California has resisted reopening much of its economy, however, this week that all changed as California approves reopening Disneyland and other theme parks.
Disney California Parks Shut Nearly a Year
It’s been nearly a year since paying guests have walked through the gates of Disneyland theme parks in California. Before states (and countries) had mandated the closure of facilities, Disney announced pre-emptively it would shut all theme parks of their own accord. Some areas in which the Disney parks operate added additional restrictions. California has been the strictest of those locations.
California currently is performing well with regard to the virus though it’s no secret that Governor Gavin Newsom has come under pressure and threat of recall with unrest in the state growing.
Disneyland Can Reopen
While other areas have reopened (all except Disneyland Europe), California was last to allow any resumption of activity. On March 18, 2021, Disney will offer a “Touch of Disney” event and have rehired 1,000 of the 10,000 employees that were let go due to the closures caused by COVID-19 regulations. That brings Disney staff on the west coast back to 22,000 from an original 31,000 person staff.
On April 1st, Disneyland Resort and other theme parks may reopen with the admittance of up to 15% of their capacity. That reopening date is a fairly short turnaround for the parks that have lost/dismissed employees but limited crowd size could help. The new regulations will allow for thousands of people to return to the parks but estimates suggest that daily limits will max attendance at 12,000/day as opposed to the 80,000 capacity at Disneyland for example.
Method of Reopening
There’s good news in Gov. Newsom’s restrictive order. The Southern California parks (including Six Flags Magic Mountain, Universal Studios Hollywood, and Knox Berry Farms for example) have a path toward increasing their park attendance. As the LA Times points out, 15% is not sustainable for any of the parks but this method could be a far smarter approach for businesses than Florida’s model.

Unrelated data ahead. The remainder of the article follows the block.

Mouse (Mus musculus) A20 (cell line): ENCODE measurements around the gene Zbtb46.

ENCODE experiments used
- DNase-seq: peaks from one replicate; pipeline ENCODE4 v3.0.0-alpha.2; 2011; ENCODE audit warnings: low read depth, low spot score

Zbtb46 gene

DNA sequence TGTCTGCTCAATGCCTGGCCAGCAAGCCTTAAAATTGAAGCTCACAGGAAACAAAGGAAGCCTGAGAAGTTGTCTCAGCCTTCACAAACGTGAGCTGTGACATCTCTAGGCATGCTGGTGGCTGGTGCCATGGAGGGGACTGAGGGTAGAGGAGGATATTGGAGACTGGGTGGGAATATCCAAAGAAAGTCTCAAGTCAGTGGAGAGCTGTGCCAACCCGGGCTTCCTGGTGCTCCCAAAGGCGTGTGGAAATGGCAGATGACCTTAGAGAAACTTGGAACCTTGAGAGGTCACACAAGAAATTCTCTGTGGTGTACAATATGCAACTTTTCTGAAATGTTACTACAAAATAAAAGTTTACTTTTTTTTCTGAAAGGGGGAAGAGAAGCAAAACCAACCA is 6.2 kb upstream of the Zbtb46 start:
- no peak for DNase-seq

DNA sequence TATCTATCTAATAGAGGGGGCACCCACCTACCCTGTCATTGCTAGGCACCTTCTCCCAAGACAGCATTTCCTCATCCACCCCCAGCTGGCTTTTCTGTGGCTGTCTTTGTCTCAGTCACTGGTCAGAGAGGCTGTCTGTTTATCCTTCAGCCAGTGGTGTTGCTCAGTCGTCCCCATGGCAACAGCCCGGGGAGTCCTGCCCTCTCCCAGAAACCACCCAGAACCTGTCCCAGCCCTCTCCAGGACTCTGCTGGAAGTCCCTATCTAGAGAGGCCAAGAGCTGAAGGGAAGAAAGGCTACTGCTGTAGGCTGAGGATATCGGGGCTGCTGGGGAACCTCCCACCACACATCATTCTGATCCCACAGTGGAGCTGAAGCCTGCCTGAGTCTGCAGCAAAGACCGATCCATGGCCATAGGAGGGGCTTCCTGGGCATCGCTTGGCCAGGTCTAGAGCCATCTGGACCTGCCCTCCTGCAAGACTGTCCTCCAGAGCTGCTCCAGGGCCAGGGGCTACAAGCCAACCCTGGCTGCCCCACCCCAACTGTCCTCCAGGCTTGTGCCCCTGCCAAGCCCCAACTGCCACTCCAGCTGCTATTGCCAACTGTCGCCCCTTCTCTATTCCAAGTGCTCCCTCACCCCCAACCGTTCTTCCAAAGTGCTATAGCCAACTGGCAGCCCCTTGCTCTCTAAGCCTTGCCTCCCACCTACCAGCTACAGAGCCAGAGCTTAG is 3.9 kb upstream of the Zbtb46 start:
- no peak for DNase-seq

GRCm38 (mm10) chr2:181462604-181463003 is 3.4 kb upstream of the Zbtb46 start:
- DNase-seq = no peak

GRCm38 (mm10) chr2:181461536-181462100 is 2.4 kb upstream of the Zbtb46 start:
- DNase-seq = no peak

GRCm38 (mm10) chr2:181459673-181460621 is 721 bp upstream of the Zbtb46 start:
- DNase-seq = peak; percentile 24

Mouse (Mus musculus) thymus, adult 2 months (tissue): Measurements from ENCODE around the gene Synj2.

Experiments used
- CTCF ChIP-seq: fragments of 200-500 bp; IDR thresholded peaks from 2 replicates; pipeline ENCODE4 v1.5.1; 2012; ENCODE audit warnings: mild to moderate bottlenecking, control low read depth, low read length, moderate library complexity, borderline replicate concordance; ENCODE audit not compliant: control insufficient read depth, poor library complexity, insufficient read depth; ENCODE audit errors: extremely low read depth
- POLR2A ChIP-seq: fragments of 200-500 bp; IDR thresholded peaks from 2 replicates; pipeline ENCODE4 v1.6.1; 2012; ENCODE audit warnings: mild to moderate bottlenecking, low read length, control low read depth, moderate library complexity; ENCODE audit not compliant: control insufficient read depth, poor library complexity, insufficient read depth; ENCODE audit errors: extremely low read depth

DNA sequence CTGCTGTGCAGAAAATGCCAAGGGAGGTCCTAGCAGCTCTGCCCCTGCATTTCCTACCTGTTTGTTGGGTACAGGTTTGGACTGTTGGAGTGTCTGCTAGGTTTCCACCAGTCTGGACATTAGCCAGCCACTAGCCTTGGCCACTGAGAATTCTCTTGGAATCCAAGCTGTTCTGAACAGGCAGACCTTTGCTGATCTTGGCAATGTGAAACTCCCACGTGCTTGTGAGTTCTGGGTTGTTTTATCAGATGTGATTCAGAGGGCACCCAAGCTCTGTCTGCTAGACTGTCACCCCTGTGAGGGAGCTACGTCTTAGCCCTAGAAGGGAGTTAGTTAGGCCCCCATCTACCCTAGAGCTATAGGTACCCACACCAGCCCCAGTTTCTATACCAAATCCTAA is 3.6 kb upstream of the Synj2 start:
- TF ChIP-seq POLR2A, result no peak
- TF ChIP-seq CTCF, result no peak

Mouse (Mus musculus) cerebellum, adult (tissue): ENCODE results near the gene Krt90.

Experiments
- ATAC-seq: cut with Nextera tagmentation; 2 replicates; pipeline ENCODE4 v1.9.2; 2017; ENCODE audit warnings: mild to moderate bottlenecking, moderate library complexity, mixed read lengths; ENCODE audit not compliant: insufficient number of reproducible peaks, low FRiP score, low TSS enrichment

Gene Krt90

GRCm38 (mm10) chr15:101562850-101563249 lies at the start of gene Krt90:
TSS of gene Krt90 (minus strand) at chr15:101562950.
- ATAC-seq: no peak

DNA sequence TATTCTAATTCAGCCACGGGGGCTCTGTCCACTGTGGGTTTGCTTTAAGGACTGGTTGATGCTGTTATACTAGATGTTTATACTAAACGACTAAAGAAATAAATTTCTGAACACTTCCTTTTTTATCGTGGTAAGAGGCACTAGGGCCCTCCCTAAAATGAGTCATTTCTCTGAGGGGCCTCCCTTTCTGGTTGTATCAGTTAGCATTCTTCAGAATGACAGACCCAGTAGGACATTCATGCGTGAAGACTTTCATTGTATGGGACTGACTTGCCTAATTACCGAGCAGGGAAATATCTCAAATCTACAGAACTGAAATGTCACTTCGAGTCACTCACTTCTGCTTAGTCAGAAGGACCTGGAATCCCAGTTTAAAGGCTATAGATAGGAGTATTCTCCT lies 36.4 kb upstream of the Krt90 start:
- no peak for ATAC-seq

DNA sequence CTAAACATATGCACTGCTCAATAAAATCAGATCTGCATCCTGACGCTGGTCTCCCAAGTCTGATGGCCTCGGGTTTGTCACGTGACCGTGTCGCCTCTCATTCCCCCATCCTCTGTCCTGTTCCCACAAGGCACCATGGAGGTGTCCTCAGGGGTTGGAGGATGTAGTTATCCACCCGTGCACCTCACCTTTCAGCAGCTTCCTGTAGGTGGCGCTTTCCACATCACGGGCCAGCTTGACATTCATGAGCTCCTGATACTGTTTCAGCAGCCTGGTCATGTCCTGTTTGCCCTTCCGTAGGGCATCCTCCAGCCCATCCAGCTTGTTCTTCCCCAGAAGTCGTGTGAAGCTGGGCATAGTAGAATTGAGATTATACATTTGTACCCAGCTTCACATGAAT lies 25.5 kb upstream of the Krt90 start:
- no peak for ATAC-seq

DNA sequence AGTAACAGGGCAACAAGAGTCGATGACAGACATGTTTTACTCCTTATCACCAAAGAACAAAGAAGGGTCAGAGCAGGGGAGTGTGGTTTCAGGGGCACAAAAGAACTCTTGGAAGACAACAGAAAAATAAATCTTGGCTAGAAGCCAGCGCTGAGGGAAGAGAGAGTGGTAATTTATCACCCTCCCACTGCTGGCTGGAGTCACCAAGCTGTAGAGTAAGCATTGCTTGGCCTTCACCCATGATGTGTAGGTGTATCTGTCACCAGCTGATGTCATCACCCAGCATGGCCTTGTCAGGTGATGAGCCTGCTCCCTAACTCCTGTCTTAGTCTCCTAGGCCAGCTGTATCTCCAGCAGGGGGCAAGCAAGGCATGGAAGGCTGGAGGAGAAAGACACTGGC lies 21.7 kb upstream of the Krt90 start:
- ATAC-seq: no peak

In Florida, Governor DiSantis allowed parks to reopen first from 0 to 25% then 35% then fully open based solely on his office’s recommendation. The California method, however, allows theme parks to reopen based on county-level infections per 100,000 people. There’s a far clearer path to when and at what capacity parks can reopen based on this guidance. The tiers are as follows:
- Stay-at-home order (blue tier): Regions w/ ICU capacity below 15%
- Widespread outbreak (purple tier): Counties with 7+ daily new cases per 100,000 residents or higher than 8% positivity rate
- Substantial (red tier): 4-7 daily new cases per 100,000 residents or 5-8% positivity
- Moderate (orange tier): 1-3.9 daily new cases per 100,000 or 2-4.9% positivity
- Minimal (yellow tier): Less than 1 daily new case per 100,000 or less than 2% positivity
Disneyland in Anaheim currently falls into the red tier and has the ability to reopen with limited capacity from April 1st. That said, Disneyland and California Adventure have not shared an opening date and remain closed for the time being.
There’s no question that cast members would be tasked with keeping guests socially distanced. Disneyland California parks will be a less concentrated experience than its counterparts in Orlando which is now already up to 35% of capacity and has the approval to restore prior capacity unabated though they’ve so far decided against doing so.
California theme parks from all brands have had a particularly tough time given California’s additional regulations. That said, Disney, even when given the all-clear, may not go back to even 35% let alone 100% capacity. Mickey and company have made it tougher on themselves than rival parks as Annual Passes have been discontinued in part for Florida and wholly for California Disney properties. California’s vastly different social and political landscape from Florida will also create a divergent course whenever the parks reopen.
What do you think? Will you rush back to Disney given the opportunity? Do you think 15% admittance is too cautious?